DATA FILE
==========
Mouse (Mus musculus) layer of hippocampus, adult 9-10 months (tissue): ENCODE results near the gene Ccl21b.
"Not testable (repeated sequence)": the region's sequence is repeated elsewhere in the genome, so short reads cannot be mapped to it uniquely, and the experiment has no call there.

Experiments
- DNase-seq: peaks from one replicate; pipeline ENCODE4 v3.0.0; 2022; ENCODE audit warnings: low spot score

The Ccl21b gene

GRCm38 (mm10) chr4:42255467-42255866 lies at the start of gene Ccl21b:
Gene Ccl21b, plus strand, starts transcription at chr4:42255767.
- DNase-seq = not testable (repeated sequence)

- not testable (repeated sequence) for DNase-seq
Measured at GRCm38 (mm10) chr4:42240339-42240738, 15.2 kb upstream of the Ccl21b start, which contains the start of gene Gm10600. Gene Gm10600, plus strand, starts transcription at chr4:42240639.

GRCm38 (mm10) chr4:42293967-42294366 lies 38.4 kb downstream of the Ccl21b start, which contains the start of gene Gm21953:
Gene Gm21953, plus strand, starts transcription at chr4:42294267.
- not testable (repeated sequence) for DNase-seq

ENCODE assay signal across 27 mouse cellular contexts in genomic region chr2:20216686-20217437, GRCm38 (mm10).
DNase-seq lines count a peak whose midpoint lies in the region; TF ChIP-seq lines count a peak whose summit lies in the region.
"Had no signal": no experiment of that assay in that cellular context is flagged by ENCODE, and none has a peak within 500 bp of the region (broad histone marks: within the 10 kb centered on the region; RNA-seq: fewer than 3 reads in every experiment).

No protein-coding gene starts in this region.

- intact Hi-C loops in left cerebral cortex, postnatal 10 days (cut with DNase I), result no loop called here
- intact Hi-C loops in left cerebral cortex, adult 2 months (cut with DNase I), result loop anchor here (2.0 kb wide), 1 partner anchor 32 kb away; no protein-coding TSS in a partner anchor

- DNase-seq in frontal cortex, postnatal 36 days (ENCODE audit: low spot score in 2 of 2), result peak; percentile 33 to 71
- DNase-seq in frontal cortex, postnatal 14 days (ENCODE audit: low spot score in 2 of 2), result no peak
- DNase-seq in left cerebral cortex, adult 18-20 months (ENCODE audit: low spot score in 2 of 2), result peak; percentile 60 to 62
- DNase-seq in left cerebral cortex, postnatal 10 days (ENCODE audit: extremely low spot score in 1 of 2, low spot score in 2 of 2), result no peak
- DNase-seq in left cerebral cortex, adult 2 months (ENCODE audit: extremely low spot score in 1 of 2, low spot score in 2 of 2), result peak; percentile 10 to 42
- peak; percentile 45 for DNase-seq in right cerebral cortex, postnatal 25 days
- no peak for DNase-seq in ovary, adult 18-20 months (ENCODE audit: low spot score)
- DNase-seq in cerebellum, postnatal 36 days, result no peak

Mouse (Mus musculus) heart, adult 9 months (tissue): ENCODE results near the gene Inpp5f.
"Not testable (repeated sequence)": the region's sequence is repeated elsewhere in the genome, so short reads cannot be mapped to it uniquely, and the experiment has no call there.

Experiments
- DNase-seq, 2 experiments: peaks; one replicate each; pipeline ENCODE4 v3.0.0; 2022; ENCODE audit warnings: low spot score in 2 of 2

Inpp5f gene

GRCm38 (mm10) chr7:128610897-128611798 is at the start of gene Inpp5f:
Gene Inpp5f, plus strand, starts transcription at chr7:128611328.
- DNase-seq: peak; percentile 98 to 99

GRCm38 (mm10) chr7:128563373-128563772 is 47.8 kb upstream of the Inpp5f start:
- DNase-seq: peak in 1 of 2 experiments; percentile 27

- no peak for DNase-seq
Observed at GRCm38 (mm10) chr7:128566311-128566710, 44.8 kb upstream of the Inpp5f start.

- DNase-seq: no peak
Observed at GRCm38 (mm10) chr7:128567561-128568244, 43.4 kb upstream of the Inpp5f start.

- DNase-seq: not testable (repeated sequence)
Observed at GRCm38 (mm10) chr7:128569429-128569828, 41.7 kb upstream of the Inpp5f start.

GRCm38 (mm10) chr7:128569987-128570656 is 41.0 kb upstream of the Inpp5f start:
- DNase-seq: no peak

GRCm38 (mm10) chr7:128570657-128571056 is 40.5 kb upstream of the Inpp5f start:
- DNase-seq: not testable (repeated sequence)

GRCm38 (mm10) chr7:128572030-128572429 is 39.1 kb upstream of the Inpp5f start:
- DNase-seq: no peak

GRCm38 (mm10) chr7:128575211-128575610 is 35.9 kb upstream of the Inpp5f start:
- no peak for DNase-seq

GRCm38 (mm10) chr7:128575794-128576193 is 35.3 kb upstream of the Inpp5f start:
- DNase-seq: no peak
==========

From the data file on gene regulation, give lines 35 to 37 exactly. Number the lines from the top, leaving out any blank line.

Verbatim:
- DNase-seq: peak; percentile 98 to 99

GRCm38 (mm10) chr7:128563373-128563772 is 47.8 kb upstream of the Inpp5f start:
- DNase-seq: peak in 1 of 2 experiments; percentile 27